I was no doubt at fault in having gone to that
officer. But his impatience and overbearing anger were
out of all proportion to my mistake. It did not warrant
expulsion. I can scarcely have taken up more than five
minutes of his time. But he simply could not endure my
talking. He could have politely asked me to go, but power
had intoxicated him to an inordinate extent. Later I came
to know that patience was not one of the virtues of this
officer. It was usual for him to insult his visitors. The
slightest unpleasantness was sure to put the sahib
Now most of my work would naturally be in his court.
It was beyond me to conciliate him. I had no desire to
curry favour with him, Indeed, having once threatened to
proceed against him, I did not like to remain silent.
Meanwhile I began to learn something of the petty
politics of the country. Kathiawad, being a
conglomeration of small states, naturally had its rich
crop of politicals. Petty intrigues between states, and
intrigues of officers for power were the order of the
day. Princes were always at the mercy of others and ready
to lend their ears to sycophants. Even the sahib's
peon had to be cajoled, and the sahib's shirastedar
was more than his master, as he was his eyes, his ears
and his interpreter. The shirastedar's will was
law, and his income was always reputed to be more than
the sahib's. This may have been an exaggeration,
but he certainly lived beyond his salary.
This atmosphere appeared to me to be poisonous, and
how to remain unscathed was a perpetual problem for me.
I was thoroughly depressed and my brother clearly saw
it. We both felt that, if I could secure some job, I
should be free from this atmosphere of intrigue. But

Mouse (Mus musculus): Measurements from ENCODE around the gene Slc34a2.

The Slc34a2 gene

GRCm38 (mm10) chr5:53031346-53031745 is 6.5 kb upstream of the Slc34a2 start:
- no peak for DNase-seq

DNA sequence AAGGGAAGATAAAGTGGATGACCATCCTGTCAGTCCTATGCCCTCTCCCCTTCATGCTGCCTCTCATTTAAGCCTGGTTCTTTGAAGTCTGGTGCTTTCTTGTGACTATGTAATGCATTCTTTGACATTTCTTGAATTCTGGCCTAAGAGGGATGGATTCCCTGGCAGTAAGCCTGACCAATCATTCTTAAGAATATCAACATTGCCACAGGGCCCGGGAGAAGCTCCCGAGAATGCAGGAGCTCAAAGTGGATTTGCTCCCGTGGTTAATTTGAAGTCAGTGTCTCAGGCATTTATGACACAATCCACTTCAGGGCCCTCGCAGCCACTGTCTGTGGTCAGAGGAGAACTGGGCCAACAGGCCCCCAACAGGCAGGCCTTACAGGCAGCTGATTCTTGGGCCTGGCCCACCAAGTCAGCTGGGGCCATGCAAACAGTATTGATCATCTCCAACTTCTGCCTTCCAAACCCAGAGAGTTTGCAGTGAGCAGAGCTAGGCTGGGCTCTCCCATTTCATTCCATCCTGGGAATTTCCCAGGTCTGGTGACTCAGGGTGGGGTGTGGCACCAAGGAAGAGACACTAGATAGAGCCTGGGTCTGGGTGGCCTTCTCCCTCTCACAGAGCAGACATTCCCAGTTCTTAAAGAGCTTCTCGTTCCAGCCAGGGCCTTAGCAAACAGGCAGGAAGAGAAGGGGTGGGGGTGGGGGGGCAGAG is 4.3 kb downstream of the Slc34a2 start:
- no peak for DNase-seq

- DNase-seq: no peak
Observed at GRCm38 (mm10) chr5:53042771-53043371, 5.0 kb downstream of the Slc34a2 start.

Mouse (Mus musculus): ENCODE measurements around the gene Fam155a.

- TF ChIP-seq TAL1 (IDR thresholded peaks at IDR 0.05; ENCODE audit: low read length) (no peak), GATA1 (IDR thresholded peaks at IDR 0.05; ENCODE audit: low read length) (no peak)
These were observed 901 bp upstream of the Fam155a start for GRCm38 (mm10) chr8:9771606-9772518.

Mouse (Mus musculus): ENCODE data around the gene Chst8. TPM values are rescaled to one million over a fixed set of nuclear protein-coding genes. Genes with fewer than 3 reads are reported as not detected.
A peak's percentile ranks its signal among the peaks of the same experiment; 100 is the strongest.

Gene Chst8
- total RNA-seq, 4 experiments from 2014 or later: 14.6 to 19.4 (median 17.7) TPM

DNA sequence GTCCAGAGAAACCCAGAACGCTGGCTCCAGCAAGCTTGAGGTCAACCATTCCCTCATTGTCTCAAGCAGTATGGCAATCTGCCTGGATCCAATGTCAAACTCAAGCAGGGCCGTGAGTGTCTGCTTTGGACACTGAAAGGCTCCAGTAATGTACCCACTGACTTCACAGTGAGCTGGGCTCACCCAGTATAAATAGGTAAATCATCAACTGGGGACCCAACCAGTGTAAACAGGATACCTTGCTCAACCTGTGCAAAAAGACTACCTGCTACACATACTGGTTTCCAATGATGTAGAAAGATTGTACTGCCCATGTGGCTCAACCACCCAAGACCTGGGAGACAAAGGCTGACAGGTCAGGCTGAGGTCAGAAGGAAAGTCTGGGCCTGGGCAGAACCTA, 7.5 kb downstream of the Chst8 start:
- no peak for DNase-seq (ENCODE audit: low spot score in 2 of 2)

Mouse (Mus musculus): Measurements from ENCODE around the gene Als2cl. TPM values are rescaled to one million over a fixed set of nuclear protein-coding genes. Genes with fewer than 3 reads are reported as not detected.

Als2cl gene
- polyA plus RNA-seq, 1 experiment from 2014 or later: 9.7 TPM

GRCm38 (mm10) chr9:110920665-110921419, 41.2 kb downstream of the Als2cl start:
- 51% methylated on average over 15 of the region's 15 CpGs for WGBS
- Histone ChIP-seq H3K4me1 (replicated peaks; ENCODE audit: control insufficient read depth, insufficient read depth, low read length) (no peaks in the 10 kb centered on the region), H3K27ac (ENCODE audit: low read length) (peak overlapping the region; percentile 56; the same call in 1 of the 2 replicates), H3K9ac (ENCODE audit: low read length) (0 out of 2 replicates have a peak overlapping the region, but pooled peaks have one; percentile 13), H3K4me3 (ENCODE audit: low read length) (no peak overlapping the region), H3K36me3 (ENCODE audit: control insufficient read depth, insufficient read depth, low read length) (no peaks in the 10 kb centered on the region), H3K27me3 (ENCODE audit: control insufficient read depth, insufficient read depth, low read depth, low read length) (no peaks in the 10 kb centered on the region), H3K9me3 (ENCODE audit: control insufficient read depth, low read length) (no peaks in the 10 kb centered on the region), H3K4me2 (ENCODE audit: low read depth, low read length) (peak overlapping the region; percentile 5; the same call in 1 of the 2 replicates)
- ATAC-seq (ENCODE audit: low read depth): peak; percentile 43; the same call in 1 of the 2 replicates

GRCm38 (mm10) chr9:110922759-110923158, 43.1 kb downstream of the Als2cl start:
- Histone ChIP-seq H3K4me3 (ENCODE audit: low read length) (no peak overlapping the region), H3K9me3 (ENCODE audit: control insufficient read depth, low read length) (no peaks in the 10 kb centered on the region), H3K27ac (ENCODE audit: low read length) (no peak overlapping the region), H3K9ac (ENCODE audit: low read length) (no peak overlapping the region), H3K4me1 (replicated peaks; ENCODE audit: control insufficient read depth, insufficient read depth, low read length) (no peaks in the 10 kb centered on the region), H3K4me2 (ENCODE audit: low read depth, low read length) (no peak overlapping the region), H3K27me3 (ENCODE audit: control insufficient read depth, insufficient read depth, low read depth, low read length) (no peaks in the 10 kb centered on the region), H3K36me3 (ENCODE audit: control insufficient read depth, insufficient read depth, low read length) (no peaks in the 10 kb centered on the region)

without intrigue a ministership or judgeship was out of
the question. And the quarrel with the sahib
stood in the way of my practice.
Probandar was then under administration, and I had
some work there in the shape of securing more powers for
the prince. Also I had to see the Administrator in
respect of the heavy vighoti (land rent) exacted
from the Mers. This officer, though an Indian, was, I
found, one better than the sahib in arrogance.
He was able, but the ryots appeared to me to be none the
better off for his ability. I succeeded in securing a few
more powers for the Rana, but hardly any relief for the
Mers. It struck me that their cause was not even
carefully gone into.
So even in this mission I was comparatively
disappointed. I thought justice was not done to my
clients, but I had not the means to secure it. At the
most I could have appealed to the Political Agent or to
the Governor who would have dismissed the appeal saying,
'We decline to interfere.' If there had been any rule or
regulation governing such decisions, it would have been
something, but here the sahib's will was law.
I was exasperated.
In the meantime a Meman firm from Porbandar wrote to
my brother making the following offer: 'We have business
in South Africa. Ours is a big firm, and we have a big
case there in the Court, our claim being ?40,000. It
has been going on for a long time. We have engaged the
services of the best vakils and barristers. If you sent
your brother there, he would be useful to us and also to
himself. He would be able to instruct our counsel better
than ourselves. And he would have the advantage of seeing
a new part of the world, and of making new
My brother discussed the proposition with me. I could
not clearly make out whether I had simply to instruct the
counsel or to appear in court. But I was tempted.
My brother introduced me to the late Sheth Abdul Karim
Jhaveri a partner of Dada Abdulla & Co; the firm in
question. 'It won't be a difficult job' the Sheth assured
me. 'We have big Europeans as our friends, whose
acquaintance you will make. You can be useful to us our
shop. Much of our correspondence is in English and you
can help us with that too. You will, of course, be our
guest and hence will have no expense whatever.'
'How long do you require my services?' I asked. 'And
what will be the payment?'
'Not more than a year. We will pay you a first class
return fare and a sum of ?105, all found.'
This was hardly going there as a barrister. It was
going as a servant of the firm. But I wanted somehow to
leave India. There was also the tempting opportunity of
seeing a new country, and of having new experience. Also
I could send ?05 to my brother and help in the expenses
of the household. I closed with the offer without any
higgling, and got ready to go to South Africa.